Andre and Colette Bertier are happily married. When Colette introduces her husband to her flirtatious best friend, Mitzi, he does his best to resist her advances. But she is persistent, and... See full summary »
A musical revue that basically has Paramount stars and contract-players doing things some had never done on screen, and wouldn't again; such as Ruth Chatteron , in a French-café setting ... See full summary »
Professor Stock and his wife Mizzi are always bickering. Mizzi tries to seduce Dr. Franz Braun, the new husband of her good friend Charlotte. Dr. Braun's colleague, Dr. Mueller, who has had... See full summary »
The story takes place in medieval France. Poet-rogue Francois Villon, sentenced to hang by King Louis XI for writing derogatory verses about him, is offered a temporary reprieve. His ... See full summary »
Julie Cavendish comes from a family of great Broadway actors. Her mother Fanny staunchly continues acting. Her boisterous brother Tony is fleeing a breach of promise suit in Hollywood. Her ... See full summary »
Andre and Colette Bertier are happily married. When Colette introduces her husband to her flirtatious best friend, Mitzi, he does his best to resist her advances. But she is persistent, and very cute, and he succumbs. Mitzi's husband wants to divorce her, and has been having her tailed. Andre gets caught, and must confess to his wife. But Colette has had problems resisting the attentions of another man herself, and they forgive each other. Written by
John Oswalt <firstname.lastname@example.org>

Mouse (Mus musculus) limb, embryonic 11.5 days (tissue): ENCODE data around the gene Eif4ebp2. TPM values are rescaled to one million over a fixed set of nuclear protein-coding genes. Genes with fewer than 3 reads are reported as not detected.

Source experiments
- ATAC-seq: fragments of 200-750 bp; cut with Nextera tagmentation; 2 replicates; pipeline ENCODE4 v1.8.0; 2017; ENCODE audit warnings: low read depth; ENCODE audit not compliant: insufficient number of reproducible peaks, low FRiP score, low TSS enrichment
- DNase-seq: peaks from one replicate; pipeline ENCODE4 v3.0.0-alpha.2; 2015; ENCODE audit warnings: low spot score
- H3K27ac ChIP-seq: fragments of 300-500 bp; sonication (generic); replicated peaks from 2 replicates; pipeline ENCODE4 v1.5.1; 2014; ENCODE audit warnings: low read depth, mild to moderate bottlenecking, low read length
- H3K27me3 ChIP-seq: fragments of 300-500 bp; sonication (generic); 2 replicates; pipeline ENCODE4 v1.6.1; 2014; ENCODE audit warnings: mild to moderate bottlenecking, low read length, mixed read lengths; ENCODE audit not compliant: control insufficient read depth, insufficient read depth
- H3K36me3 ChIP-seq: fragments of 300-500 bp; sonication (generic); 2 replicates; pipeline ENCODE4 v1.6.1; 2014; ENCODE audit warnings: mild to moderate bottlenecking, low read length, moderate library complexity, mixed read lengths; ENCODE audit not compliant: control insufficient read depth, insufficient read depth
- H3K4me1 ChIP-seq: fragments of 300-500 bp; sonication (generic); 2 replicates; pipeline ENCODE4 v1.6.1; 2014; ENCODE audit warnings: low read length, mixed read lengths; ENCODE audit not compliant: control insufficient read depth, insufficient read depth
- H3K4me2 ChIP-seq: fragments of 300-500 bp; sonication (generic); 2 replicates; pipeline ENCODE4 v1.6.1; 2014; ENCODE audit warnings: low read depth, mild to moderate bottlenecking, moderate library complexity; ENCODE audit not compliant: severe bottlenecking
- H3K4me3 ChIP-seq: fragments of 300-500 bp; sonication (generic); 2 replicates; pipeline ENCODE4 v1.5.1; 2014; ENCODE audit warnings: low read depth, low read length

Lubitsch's musical remake of his THE MARRIAGE CIRCLE (1924), with George Cukor as the original director, another case of creativity discord for insiders to dig, stars Maurice Chevalier and Jeanette MacDonald as a happily married middle class couple. It comes off as an accomplished guidance of how to manage your marriage while encountering flirtation or crazed suitors, a tad old school but it is pure fun.
Constantly breaking the fourth wall with self-revealing asides, the smooth-talker Chevalier's obtrusive French accent and mellow chanson are contagiously prepossessing, an honest man cannot withhold his feelings towards a seductress (Tobin), his wife's best friend, on the other hand, a demure MacDonald, famous for her high-pitch soprano lilt, is an excellent option to cast as his high-strung wife, who in turn is the love interest of his husband's best friend (Ruggles), but generally she only fences with him and only becomes intimate with him as an eye for an eye and a tooth for a tooth to Chevalier's philandering. So see the double standard here? Wife is not allowed to exude her real affection toward a third man while husband is granted full amnesty since Chevalier asks in our face "what will you do?", it's merely biological. But it is made in 1932, what do we expect?
One singling-out scene is the awkward moment between Chevalier and Tobin's divorce-seeking husband (Young) when they first meet, Young's self-claim of himself as a man with absolute no sense of humour puts a preposterous veil of parody in this chamber comedy, all 6 main characters are well-selected, Genevieve Tobin is a natural force as a temptress with her heavily eye-lined vixen eyes, moreover, her singsongy communication with her husband is so naturalistically phoney. The mockery of woman's self-praising instinct is largely exculpatory, all the way, the film possesses an uplifting comical rhythm without overblown theatricality, and the musical numbers are soothingly intoxicating, you can have a wonderful one hour (and a bit more) with it.
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